NORF Companies, a New Orleans-based real estate investment firm that specializes in developments that offer tax breaks for investors, has launched its fifth fund.
The NORF 5 Opportunity Zone Fund is the company’s third since the Tax Cuts and Jobs Act of 2017, which created incentives for investing in state-designated areas deemed to be underdeveloped and in need of economic growth. NORF has two other funds that were created prior to the legislation.
Opportunity Zone funds are aimed at investors who have realized or unrealized, long- or short-term capital gains including sale of stock, bonds, real estate, businesses, cryptocurrency or other real property, and would like to defer and potentially eliminate some or all of their accrued taxes.
NORF’s latest fund will target investments in non-major markets where there is less competition with larger players and where local governments are more likely to support developments and streamline the permitting process, a NORF news release said.
Projects that have been identified include a high-rise building in downtown New Orleans that is in the middle of Tulane University’s campus in the medical district. In 2021, NORF began demolition on the site at 380 S. Liberty St. that it acquired in 2019 through two of its previous investment funds. The structure, located across from City Hall and formerly used as a mechanical building for the Warwick Hotel, has sat vacant since Hurricane Katrina. Preliminary plans called for the development of a 12-story, 58,000-square-foot vertical building. The property is part of NORF’s marquee project, 1315 Gravier, which includes the redevelopment of the former Warwick Hotel into housing for Tulane students and faculty.
A mixed-use development in St. Bernard Parish is also under discussion, according to NORF, and the company is looking at a third project in Alabama.
NORF funds have varied in size; the company is looking to raise between $20 and $25 million. The funds are on the smaller side in the real estate investment industry, allowing the company to invest in niche markets with less competition, said Paul Tiranno, NORF’s executive director of investor relations.
Investors have been a mix of entrepreneurs and other business people, he said. About half are in Louisiana, and the other half are from outside the state.
Most of the projects have been historic redevelopments and renovations. NORF started with duplexes and triplexes and has graduated to larger projects; most are multi-family developments with 25 to 100 units and some retail or commercial space. The company has added commercial and industrial projects, and says it sees more opportunity for new construction due to “a greater availability for well-priced land.”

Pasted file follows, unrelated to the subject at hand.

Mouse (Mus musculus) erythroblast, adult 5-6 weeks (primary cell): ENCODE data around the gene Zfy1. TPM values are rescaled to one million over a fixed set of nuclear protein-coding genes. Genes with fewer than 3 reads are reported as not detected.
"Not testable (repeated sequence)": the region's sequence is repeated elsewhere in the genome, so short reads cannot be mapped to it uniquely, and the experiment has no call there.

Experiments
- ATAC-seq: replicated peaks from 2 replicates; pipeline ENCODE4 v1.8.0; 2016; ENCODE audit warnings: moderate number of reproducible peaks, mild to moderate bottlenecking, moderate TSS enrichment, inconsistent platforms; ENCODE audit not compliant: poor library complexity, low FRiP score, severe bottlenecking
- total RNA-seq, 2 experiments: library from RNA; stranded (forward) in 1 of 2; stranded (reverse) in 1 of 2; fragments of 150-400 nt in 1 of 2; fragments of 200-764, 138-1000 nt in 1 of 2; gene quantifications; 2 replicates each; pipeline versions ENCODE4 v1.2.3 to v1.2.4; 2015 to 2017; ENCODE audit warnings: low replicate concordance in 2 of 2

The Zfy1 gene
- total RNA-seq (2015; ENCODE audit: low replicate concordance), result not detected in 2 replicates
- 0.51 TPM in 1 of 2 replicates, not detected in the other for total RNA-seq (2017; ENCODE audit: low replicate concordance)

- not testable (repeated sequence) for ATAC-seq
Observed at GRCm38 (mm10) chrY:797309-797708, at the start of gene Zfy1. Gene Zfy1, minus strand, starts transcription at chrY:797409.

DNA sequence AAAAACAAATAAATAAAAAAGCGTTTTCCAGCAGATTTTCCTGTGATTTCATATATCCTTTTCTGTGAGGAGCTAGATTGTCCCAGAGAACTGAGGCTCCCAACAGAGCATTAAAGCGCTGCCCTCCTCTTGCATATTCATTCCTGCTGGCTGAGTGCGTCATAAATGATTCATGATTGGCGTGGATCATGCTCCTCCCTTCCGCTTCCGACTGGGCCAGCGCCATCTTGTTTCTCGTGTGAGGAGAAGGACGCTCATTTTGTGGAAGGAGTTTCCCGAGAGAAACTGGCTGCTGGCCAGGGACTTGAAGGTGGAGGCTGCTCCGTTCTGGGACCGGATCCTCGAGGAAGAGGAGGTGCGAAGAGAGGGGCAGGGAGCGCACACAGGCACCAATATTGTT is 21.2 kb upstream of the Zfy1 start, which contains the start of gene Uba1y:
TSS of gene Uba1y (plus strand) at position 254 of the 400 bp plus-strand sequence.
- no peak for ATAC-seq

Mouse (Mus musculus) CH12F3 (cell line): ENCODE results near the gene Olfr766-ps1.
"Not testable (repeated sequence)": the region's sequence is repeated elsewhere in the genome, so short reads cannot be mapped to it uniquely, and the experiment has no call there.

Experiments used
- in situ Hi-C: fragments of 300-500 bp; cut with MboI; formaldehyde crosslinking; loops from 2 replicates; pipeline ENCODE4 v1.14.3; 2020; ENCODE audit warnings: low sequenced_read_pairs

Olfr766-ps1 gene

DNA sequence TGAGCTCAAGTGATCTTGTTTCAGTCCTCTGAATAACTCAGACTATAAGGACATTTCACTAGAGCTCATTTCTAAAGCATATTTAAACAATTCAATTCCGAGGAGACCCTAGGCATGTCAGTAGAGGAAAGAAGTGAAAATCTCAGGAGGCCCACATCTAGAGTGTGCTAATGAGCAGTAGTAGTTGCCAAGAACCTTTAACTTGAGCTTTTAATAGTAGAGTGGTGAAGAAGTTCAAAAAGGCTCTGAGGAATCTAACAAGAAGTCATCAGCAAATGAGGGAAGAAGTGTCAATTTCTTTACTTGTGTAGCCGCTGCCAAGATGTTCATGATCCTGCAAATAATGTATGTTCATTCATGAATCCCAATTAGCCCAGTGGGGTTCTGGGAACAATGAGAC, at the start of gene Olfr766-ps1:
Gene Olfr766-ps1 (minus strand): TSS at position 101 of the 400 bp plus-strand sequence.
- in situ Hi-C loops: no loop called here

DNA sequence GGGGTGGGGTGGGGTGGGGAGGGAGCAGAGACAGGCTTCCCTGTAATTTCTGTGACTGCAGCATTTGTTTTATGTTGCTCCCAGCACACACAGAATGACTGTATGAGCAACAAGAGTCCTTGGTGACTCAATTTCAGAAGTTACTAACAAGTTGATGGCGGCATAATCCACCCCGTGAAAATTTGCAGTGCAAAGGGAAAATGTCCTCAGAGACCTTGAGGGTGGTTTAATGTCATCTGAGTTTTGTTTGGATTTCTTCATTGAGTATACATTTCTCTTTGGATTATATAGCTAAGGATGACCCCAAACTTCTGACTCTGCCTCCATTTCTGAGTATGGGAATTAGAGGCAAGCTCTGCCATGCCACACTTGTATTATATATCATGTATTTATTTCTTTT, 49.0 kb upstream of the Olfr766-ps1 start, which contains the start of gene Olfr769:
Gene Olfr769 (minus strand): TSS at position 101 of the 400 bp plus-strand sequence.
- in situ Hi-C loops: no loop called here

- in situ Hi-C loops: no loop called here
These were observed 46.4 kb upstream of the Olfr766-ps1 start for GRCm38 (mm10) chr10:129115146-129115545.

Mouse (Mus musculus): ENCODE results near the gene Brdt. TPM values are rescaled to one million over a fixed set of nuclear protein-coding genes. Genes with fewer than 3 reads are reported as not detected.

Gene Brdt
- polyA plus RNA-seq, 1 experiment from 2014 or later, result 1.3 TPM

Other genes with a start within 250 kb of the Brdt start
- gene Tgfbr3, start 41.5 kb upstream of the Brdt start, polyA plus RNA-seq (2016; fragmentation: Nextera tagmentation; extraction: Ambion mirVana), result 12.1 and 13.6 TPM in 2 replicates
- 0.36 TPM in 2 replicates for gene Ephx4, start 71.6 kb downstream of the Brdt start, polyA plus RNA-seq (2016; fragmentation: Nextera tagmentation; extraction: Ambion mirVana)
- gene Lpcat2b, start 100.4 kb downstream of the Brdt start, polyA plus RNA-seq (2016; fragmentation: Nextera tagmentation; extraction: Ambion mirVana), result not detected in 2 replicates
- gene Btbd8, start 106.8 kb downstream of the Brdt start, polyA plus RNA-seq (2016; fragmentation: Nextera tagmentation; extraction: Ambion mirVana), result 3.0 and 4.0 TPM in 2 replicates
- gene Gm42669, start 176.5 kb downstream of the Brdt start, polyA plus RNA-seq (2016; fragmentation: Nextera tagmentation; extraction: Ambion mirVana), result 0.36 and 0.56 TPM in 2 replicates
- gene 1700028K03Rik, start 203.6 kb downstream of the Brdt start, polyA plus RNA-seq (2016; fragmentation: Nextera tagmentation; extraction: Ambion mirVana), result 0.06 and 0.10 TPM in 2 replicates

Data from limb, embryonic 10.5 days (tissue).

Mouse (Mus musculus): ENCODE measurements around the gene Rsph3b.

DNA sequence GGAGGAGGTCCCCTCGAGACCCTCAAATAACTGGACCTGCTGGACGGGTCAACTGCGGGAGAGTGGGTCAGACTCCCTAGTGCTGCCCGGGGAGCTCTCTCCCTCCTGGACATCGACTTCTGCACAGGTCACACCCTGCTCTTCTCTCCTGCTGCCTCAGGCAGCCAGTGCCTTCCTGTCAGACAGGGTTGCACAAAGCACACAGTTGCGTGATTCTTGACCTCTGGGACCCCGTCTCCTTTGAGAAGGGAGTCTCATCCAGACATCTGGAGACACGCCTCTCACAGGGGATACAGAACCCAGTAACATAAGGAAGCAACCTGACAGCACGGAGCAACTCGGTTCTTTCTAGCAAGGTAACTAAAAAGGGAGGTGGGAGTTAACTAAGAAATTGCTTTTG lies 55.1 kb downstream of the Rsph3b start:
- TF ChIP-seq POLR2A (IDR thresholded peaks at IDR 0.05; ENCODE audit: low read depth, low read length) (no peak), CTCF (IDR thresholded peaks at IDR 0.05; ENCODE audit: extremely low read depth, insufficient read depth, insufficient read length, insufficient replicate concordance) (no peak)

“There has also been a steady increase in the number of high quality distressed/opportunistic acquisitions available at attractive valuations that they believe will create even greater opportunities for (Qualified Opportunity Zone) projects with a downward cycle in the economy,” the release said.
NORF’s first Opportunity Zone Fund project was completed in late 2021: a 3-story building at 3100 Banks St. in Mid-City with 21 apartments and 5,000 square feet of commercial space. NORF also redeveloped a building that was part of the former Gallier Court in downtown New Orleans into a mix of short-term rentals and commercial space.
This year, NORF expanded further into Tyler, Texas with its NORF 4 Opportunity Zone Fund, which closed last December and raised over $20 million from 40 investors. The company acquired three historic buildings and announced plans to renovate them into mixed-use, multi-family rental and office space. NORF is also renovating the former Carlton Hotel in Tyler into apartments and commercial space. The company says it is “bullish” on the market, where the University of Texas at Tyler is expected to complete construction on its medical school next year.
NORF plans to continue expanding beyond New Orleans and is looking at areas primarily in Louisiana, Texas, Florida and Georgia. The region is attractive because of its population and job growth, demographics for multi-family rentals, friendly local governments and a lack of developers experienced in navigating the types of tax-driven, incentive-laden projects that NORF has, the release said.
“Given our portfolio’s concentration in the New Orleans market, we have been expanding to other areas of the southeast with stronger than average economic growth in an effort to improve diversification,” Tiranno said.